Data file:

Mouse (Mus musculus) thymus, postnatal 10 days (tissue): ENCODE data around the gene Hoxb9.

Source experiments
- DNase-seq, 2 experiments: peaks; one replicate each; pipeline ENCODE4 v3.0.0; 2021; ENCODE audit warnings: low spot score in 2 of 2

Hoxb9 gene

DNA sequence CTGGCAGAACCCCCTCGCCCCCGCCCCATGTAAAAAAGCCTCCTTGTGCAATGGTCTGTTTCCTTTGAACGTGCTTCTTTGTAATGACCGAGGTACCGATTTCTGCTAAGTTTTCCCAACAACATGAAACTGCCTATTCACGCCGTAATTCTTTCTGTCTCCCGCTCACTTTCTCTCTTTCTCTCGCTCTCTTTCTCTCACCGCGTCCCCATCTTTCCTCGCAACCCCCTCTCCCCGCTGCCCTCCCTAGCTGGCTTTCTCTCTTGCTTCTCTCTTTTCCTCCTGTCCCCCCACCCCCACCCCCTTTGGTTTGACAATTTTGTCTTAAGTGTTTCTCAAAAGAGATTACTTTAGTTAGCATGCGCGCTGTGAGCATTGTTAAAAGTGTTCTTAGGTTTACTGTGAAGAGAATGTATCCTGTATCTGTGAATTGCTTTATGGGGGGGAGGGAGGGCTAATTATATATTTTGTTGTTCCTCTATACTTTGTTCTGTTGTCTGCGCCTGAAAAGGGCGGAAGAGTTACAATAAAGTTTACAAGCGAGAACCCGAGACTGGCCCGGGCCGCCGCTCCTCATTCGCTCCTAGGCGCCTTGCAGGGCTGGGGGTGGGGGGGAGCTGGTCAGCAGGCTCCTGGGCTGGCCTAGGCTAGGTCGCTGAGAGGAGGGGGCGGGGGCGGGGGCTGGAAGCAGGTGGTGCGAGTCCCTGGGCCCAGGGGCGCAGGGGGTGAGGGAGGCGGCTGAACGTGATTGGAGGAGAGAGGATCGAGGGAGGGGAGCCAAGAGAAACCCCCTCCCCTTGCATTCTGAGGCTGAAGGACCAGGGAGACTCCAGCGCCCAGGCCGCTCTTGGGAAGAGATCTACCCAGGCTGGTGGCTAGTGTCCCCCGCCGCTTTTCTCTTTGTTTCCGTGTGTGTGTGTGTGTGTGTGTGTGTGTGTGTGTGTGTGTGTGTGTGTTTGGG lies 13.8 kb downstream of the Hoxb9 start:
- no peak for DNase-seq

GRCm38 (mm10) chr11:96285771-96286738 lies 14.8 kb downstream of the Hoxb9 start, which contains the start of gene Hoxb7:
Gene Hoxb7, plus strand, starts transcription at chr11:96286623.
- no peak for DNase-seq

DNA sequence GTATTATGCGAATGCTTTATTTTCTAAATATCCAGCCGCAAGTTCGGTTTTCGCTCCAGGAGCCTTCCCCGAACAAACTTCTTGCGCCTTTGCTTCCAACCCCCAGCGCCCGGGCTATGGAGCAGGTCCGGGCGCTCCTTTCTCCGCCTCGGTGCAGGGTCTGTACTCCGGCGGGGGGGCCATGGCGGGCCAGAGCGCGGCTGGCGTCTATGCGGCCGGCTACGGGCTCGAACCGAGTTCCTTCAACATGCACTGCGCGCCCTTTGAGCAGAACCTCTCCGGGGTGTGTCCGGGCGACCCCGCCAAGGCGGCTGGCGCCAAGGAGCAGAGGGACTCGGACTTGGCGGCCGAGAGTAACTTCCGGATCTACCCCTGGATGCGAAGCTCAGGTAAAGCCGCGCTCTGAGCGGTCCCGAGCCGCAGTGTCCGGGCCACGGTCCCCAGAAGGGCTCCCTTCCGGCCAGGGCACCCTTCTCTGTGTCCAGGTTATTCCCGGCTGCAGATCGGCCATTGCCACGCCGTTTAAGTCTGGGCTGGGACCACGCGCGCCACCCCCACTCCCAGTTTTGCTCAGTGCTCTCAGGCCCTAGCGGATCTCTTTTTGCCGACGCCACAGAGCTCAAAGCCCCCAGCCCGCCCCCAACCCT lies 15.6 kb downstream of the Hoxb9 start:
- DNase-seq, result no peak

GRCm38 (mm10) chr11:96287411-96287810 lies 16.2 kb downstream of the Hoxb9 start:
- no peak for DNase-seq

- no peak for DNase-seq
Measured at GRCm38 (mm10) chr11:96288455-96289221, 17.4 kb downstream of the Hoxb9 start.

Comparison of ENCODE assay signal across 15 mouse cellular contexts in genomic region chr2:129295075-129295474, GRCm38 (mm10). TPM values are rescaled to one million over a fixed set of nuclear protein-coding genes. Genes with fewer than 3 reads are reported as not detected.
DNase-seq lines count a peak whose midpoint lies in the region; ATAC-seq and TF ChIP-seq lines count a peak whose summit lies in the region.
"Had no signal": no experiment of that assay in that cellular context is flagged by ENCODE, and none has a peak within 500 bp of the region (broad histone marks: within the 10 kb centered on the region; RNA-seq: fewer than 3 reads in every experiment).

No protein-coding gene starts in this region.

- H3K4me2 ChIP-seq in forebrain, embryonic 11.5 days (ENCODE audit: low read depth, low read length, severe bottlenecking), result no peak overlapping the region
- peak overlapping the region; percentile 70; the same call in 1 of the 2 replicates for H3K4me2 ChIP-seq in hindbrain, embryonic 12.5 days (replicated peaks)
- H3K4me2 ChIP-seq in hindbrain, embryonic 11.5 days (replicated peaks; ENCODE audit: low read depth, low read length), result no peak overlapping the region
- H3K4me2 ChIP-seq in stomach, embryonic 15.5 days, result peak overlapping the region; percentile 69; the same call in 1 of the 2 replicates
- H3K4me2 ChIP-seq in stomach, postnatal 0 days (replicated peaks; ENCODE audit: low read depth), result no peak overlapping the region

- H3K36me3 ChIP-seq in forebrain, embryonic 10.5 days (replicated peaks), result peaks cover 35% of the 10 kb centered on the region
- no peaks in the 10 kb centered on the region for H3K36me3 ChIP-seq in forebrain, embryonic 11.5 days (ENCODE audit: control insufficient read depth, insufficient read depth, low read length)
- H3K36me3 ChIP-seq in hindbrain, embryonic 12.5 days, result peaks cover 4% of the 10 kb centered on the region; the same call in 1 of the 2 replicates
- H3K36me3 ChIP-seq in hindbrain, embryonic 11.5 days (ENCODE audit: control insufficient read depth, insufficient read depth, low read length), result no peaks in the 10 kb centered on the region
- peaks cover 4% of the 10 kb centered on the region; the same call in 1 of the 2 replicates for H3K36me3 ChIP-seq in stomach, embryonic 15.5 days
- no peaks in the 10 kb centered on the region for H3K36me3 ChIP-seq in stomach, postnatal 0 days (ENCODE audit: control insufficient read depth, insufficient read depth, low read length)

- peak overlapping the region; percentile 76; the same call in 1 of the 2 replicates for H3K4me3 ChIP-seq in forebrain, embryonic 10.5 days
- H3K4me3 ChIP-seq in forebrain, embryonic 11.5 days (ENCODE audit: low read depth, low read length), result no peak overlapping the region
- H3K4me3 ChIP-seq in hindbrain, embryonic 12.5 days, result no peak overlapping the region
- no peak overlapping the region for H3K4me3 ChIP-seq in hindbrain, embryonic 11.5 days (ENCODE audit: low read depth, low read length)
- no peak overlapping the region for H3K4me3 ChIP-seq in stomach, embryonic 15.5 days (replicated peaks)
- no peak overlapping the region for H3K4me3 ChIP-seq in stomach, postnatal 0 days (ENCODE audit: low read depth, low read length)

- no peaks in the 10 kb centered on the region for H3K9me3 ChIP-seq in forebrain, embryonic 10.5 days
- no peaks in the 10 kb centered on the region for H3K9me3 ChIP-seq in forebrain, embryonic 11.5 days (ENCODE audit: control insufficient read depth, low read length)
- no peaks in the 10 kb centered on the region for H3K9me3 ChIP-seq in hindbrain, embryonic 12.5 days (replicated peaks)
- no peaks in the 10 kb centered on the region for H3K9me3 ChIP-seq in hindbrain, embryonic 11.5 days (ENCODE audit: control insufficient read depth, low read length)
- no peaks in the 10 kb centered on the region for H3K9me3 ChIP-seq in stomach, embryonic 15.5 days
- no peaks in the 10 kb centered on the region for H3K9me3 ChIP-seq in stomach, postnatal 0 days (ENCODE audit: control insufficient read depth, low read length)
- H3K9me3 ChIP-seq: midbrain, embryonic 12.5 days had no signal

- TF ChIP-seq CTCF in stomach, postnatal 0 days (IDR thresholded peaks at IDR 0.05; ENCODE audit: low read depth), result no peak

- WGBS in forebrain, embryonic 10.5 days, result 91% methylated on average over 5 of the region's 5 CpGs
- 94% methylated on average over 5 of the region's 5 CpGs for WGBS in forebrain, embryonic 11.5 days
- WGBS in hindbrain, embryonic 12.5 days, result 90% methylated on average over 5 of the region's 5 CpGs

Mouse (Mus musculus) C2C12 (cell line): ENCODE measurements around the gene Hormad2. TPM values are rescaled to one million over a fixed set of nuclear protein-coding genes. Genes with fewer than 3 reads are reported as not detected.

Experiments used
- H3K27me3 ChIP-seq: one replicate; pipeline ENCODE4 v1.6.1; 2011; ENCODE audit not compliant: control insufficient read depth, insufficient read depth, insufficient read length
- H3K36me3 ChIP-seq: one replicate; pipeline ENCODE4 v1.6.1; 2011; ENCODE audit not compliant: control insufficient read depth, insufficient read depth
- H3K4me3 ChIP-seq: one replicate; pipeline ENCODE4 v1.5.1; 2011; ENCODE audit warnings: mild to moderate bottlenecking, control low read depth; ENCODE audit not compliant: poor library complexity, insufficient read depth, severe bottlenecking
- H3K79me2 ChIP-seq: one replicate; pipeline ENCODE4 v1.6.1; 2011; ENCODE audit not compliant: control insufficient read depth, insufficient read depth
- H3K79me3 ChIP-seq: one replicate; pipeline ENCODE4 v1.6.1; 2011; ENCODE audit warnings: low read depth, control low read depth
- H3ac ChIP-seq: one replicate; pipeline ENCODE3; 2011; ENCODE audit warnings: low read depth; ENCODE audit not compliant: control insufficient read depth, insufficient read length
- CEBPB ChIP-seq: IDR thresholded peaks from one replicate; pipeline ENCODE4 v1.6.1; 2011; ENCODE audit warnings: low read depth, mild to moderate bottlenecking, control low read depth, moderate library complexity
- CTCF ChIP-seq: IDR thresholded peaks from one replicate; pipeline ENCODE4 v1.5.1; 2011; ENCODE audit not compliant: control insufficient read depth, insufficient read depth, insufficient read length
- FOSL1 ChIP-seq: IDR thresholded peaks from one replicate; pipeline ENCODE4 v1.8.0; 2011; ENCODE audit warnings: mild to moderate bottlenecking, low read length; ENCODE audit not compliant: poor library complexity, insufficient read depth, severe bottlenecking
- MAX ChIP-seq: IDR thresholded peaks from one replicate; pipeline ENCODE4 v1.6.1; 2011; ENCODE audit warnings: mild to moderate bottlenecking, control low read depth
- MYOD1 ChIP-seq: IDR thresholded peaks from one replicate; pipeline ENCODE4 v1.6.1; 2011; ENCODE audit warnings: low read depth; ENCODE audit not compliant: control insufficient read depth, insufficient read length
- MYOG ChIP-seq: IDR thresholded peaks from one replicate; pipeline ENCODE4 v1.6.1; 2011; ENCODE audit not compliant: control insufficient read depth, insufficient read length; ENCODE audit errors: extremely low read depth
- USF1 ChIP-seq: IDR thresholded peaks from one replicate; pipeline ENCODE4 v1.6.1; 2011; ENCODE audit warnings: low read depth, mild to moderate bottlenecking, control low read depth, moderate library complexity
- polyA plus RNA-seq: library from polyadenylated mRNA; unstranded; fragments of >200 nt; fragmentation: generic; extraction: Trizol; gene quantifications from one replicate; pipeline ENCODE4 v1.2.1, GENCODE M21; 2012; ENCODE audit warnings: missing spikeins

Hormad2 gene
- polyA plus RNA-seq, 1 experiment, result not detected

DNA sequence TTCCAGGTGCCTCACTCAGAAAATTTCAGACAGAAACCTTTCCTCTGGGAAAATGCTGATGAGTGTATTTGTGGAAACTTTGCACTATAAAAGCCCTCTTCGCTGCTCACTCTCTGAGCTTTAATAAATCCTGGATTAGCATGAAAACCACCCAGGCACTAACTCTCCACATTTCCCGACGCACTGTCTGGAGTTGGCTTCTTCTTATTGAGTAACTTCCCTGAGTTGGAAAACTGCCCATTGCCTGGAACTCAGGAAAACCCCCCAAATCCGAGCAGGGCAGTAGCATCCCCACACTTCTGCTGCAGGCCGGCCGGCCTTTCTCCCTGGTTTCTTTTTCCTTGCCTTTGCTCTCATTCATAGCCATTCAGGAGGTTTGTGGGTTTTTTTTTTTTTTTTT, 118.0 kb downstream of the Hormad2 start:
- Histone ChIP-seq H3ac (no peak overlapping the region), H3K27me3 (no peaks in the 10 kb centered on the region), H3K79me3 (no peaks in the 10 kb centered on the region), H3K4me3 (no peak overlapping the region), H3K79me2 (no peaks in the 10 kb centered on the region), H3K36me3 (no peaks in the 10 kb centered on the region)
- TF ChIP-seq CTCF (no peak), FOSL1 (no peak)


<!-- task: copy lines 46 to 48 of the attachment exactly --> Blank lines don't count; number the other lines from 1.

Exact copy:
- 94% methylated on average over 5 of the region's 5 CpGs for WGBS in forebrain, embryonic 11.5 days
- WGBS in hindbrain, embryonic 12.5 days, result 90% methylated on average over 5 of the region's 5 CpGs

Mouse (Mus musculus) C2C12 (cell line): ENCODE measurements around the gene Hormad2. TPM values are rescaled to one million over a fixed set of nuclear protein-coding genes. Genes with fewer than 3 reads are reported as not detected.